Märta Stenbeck was a prominent figure of the Swedish ‘lotta’ (women’s voluntary defence corps) movement, particularly when she became head of the national corps.
Märta Stenbeck was born in Stockholm in 1895. She was the first child of Ebba and Henning Kinberg. In 1915 she married Nils Stenbeck. They had three children together: Ingrid, Hjalmar, and Henning.
According to Märta Stenbeck she became a ‘lotta’ in 1928. When she and her family moved to Östersund in the late 1930s she sought out the local ‘lotta’ activists. During the 1941–1945 period she served as chair of the Jämtland ‘lotta’ association. In 1945 she moved back to Stockholm and at that point she was appointed as head of the national ‘lotta’ corps following the departure of Maja Schmidt.
One of Märta Stenbeck’s main duties during her first period as head of the national ‘lotta’ corps was to convince not just her own members but also the public that the ‘lotta’ corps was still needed. The ‘lotta’ corps had expanded during the period of the Second World War to become one of the largest women’s organisations in Sweden, with a membership numbering over 110,000. The end of the war did not, however, mean that the military’s need for the voluntary women’s defence corps suddenly ceased. In order to staunch a major loss of members Märta Stenbeck spent a lot of her time disseminating information about the ‘lotta’ corps’ continuing role within the military.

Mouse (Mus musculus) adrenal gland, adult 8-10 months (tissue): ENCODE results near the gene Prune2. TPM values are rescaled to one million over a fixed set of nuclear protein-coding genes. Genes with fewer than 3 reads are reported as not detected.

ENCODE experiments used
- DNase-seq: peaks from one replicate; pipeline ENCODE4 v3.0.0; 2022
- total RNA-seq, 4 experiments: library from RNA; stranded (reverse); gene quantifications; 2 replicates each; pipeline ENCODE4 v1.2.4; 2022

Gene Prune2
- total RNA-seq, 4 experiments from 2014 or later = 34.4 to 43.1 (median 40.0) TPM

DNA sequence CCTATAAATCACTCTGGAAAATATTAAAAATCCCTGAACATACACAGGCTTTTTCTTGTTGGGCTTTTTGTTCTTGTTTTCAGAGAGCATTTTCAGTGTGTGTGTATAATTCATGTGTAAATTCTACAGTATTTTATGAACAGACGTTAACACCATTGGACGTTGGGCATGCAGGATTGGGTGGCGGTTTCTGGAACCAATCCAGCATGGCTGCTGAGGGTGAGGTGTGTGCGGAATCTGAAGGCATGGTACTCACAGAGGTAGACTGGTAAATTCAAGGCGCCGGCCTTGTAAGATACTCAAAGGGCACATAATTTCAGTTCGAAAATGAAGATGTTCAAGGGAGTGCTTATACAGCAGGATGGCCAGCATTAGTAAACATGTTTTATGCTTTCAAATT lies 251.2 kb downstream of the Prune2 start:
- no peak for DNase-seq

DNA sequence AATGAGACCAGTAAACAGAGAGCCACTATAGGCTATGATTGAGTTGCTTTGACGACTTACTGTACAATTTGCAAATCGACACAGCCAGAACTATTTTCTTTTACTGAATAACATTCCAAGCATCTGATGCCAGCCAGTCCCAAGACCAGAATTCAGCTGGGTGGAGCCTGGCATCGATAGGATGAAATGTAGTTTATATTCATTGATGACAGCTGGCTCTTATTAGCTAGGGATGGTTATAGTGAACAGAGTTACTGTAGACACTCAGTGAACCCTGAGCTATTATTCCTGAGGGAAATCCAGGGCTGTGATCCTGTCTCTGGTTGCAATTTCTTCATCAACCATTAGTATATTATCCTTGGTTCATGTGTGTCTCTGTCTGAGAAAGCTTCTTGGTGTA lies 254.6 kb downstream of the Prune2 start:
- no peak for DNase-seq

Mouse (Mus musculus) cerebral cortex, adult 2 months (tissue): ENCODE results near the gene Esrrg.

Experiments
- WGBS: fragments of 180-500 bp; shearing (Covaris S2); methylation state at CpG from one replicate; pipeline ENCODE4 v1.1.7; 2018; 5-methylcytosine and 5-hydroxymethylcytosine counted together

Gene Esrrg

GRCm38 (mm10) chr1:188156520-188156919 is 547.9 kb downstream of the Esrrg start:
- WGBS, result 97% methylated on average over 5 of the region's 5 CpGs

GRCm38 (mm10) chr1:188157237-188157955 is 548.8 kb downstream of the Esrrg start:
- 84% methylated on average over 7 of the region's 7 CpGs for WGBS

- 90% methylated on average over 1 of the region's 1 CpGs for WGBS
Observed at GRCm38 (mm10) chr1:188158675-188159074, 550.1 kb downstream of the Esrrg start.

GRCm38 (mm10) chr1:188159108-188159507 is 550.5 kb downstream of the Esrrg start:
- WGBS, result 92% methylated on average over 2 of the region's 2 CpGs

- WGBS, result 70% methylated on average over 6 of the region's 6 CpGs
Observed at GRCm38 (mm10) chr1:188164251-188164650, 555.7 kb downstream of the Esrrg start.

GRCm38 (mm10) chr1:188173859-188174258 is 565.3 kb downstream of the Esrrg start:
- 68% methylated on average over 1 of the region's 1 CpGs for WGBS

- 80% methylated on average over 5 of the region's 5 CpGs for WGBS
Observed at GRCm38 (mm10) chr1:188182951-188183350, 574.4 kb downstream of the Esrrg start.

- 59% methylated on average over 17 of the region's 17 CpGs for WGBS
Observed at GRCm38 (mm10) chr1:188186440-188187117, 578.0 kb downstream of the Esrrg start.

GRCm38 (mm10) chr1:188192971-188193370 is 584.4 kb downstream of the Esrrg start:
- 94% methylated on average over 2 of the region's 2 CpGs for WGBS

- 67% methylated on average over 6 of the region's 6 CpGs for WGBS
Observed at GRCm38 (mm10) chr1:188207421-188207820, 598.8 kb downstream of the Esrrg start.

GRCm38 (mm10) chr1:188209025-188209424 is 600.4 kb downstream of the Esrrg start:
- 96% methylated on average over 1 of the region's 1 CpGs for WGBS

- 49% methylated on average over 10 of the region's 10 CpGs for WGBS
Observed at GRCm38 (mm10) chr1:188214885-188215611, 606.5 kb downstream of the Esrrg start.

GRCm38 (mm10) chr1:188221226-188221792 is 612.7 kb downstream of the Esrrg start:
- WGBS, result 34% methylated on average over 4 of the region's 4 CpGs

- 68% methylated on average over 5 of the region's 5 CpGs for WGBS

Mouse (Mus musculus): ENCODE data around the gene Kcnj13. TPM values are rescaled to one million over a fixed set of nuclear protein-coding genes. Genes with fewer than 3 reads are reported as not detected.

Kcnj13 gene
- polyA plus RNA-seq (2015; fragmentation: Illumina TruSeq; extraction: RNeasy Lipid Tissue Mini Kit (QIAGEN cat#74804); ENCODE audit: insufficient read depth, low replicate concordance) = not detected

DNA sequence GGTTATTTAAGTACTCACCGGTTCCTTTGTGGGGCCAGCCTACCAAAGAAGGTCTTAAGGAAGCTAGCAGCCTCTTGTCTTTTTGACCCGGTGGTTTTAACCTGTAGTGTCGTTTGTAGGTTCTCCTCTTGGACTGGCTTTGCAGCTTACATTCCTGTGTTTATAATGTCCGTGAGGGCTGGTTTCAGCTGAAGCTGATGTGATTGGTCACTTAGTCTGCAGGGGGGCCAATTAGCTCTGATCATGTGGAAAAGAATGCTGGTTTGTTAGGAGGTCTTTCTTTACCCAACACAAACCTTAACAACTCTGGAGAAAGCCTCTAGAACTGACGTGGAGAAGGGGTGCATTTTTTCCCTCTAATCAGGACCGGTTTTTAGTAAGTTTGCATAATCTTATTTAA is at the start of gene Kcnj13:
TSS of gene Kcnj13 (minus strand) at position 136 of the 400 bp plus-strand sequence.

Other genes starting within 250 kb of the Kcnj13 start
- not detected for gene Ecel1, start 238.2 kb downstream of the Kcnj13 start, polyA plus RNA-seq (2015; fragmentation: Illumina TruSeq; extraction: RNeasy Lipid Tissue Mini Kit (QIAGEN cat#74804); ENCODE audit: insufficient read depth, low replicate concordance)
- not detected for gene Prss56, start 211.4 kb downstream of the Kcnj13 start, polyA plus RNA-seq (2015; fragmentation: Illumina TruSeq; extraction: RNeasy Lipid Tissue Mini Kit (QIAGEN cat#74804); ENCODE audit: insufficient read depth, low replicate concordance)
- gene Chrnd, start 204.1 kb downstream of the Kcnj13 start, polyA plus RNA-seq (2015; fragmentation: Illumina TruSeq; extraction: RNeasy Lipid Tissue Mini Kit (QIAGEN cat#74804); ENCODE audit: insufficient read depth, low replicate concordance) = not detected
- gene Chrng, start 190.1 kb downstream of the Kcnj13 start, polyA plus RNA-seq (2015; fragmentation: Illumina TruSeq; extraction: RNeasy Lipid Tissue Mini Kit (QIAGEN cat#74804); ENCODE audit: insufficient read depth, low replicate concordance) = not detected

Indeed, the ‘lotta’ movement sought to extend and expand the training opportunities they offered with Märta Stenbeck at the helm. This included encouraging the various ‘lotta’ groups to cooperate with local educational groups whilst the Sveriges lottakårers studieförbund (Swedish ‘lotta’ corps study association) was set up on a national level with Märta Stenbeck as its chair. Further, a ‘lotta’ training centre was set up for members at Älvkarleö in Uppland and the organisation’s core courses were held there.
Märta Stenbeck was particularly involved with the ‘lotta’ corps’ humanitarian work and she sought to increase and expand these efforts. The ‘lotta’ corps’ histories describe Märta Stenbeck’s period in charge of the organisation as “the humanitarian epoch” of the movement. Nevertheless, some opposition arose in the face of these developments. For example, Märta Stenbeck’s proposal to create humanitarian sections within the corps was rejected in favour of retaining military tasks as the focus of ‘lotta’ activities.
In 1959 Märta Stenbeck decided to step down from her post as head of the national ‘lotta’ corps after 14 years in service. She was succeeded by  (Ingrid Norlander).
Märta Stenbeck died in 1977. She is buried at the Norra cemetery in Solna.